by  Whistle


The Legacy episode puzzled me when I was a kid and still does on reading the transcript many years later. I never quite understood why Murdoch agreed to play by Harlan Garrett’s rule. And now I have a chance to make a modification...  the answer I wish Murdoch had given him. It’s a double drabble.

Here’s the original dialogue, according to the transcript posted on Sharon’s web site.


Harlan: “Then we can make a bargain. Whether Scotty returns to Boston or not must be solely his decision without any outside influence....not yours.....not mine. Agreed Murdoch?” 

Murdoch: “Agreed.”

Harlan: “Good.”



“Then we can make a bargain,” Harlan said. “Whether Scotty returns to Boston or not must be solely his decision without any outside influence…  not yours, not mine. Agreed, Murdoch?” 

“Outside influence?” Murdoch itched to wrap his fingers around his former father-in-law’s neck and shake him. “I’m his father. I’m not an outside influence!”

“I raised him, not you.”

“You stole him from me. Do you think for a minute I’m going to let you get away with that again?”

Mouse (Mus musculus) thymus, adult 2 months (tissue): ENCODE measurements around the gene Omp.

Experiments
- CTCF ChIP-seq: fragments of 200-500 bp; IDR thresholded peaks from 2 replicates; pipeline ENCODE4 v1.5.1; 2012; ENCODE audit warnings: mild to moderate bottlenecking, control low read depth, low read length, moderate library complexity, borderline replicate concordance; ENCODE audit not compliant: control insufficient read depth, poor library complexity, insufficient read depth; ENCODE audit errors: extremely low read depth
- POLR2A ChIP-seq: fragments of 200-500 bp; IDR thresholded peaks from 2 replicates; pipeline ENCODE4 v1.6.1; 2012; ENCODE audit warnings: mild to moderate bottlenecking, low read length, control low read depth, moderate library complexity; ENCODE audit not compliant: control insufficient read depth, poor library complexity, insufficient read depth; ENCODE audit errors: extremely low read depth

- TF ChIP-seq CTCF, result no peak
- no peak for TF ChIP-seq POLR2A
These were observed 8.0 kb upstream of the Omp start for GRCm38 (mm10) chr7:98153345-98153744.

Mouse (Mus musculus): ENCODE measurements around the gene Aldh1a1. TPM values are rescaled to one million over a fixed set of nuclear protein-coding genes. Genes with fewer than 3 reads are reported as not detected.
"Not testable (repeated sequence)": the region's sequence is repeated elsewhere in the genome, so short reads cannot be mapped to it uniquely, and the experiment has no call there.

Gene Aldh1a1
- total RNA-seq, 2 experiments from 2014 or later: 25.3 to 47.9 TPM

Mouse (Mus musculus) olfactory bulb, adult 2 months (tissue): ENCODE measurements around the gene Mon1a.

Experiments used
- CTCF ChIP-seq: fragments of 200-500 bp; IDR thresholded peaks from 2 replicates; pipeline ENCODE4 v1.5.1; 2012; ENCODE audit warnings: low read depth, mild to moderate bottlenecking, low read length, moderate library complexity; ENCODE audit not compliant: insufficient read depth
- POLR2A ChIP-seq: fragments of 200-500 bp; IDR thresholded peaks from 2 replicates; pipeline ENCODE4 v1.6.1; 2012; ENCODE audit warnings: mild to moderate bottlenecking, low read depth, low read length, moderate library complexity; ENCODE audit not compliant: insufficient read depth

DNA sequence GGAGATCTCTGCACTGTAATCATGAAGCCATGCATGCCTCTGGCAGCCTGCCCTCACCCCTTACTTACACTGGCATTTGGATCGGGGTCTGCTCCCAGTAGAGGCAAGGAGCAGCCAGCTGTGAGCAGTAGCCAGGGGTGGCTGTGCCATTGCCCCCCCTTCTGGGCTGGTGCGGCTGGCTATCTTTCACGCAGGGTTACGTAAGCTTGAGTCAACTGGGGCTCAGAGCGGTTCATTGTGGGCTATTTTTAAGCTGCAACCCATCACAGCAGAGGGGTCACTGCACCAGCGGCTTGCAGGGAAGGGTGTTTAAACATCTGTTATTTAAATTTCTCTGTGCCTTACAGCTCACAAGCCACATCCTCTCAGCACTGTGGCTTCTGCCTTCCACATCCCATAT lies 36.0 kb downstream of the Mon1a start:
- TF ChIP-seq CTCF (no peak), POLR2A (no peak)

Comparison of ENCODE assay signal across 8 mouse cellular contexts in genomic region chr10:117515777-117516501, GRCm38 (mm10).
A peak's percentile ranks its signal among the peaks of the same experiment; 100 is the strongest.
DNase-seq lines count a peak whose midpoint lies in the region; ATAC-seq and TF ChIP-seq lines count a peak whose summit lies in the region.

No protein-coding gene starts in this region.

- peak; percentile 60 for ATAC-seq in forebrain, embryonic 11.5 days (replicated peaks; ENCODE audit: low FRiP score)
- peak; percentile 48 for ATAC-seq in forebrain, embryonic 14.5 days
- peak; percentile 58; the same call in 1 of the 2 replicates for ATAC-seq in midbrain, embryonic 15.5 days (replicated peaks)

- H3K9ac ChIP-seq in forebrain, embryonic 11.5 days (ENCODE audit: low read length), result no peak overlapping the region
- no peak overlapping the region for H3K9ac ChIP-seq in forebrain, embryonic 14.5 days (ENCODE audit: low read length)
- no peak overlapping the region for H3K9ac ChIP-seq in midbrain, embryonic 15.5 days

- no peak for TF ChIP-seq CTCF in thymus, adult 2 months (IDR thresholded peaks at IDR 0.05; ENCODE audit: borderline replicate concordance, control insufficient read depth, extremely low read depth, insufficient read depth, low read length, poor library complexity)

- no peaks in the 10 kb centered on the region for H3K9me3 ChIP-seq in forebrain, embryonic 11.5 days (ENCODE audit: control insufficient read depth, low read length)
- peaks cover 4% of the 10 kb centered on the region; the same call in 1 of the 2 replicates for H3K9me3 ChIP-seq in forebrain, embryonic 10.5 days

“There is no need to raise your voice.”

“There is every need.” Murdoch’s eyes scorched the older man. “Get this, and get it straight. Scott is my son, not yours. I wouldn’t put him through a custody battle when he was five years old, but there’s no way on earth I’ll let him go now without a fight.”

Harlan lifted his chin. “I warn you, you’ll regret it. You have another son. Or aren’t you satisfied with your half-breed brat?”

“Don’t you dare call Johnny that, ever again, or you’re the one who will regret it!” Murdoch took a step toward Harlan, who backed up.  “I should have fought you years ago. I won’t make the same mistake twice.”



THE END (At least, that’s the end of a double drabble that follows the rules of the July challenge. Another 100-word drabble follows, just because I couldn’t resist the temptation while I was at it anyway.)



“Not so bad, Old Man,” a quiet voice drawled. Murdoch spun to find his younger son leaning casually in the doorway, watching him. Murdoch, still seething, shot him an irritated look. He knew this son’s movements were rarely as casual as they might appear. 

“How much of that did you hear?” 

“Enough.” Johnny gave his father a crooked smile. “You don’t have to fight by yourself, you know.”

“I know,” Murdoch said. “But I don’t want you bumping heads with Harlan Garrett, Johnny. This isn’t your battle.”

The smile disappeared abruptly. “Reckon you’re wrong about that. My brother, my battle.”







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